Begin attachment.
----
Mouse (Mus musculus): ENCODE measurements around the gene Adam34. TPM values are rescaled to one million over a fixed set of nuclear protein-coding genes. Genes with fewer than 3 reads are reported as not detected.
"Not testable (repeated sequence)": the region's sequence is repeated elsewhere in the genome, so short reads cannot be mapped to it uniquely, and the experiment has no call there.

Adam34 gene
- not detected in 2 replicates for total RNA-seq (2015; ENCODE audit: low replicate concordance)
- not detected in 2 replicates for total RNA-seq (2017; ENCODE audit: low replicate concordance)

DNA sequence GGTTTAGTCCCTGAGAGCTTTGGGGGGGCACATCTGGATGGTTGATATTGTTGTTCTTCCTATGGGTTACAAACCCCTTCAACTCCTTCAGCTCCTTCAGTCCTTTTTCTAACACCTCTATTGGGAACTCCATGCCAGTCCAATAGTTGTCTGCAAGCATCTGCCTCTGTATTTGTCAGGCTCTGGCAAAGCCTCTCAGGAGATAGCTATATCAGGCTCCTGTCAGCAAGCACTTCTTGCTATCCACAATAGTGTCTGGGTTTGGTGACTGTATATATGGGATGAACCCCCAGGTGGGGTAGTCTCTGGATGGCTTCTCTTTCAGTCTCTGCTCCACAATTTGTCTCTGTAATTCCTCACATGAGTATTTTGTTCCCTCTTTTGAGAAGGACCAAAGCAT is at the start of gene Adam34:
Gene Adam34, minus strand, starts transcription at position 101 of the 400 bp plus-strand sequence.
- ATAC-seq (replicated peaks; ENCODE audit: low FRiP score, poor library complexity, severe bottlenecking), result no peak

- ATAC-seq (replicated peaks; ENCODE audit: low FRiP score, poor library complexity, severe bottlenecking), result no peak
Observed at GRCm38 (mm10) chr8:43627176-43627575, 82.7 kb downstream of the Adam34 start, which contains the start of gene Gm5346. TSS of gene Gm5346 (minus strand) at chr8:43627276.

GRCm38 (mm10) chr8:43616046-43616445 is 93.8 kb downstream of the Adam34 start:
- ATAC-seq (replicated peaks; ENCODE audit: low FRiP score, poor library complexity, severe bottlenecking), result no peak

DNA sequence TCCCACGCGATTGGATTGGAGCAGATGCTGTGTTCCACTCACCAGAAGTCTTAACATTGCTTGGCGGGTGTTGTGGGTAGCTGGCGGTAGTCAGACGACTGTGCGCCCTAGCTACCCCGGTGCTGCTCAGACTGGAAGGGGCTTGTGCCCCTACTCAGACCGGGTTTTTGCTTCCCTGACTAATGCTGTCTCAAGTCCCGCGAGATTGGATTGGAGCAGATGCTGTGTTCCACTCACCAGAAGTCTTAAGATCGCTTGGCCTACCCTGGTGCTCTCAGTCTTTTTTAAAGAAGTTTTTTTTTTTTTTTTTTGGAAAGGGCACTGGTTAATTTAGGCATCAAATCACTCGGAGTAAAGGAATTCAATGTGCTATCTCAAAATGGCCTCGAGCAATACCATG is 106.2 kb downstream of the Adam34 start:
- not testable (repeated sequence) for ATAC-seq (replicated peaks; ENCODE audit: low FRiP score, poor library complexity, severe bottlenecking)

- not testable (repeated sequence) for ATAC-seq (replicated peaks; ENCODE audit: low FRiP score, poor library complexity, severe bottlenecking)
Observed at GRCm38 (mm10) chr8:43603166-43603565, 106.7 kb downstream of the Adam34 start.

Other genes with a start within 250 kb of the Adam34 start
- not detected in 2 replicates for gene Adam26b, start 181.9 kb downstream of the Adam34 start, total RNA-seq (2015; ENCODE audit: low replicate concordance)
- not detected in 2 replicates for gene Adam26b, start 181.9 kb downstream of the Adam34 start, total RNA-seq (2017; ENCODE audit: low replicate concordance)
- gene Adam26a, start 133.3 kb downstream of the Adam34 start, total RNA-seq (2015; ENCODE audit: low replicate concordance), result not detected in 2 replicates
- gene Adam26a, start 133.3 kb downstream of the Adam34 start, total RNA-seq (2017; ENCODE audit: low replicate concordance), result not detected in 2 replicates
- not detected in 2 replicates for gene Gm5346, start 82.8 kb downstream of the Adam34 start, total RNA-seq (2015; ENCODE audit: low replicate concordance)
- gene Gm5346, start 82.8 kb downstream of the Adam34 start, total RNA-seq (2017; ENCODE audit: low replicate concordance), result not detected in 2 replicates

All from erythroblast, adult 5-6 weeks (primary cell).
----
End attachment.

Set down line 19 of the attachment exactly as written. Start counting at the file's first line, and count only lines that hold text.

- not detected in 2 replicates for gene Adam26b, start 181.9 kb downstream of the Adam34 start, total RNA-seq (2017; ENCODE audit: low replicate concordance)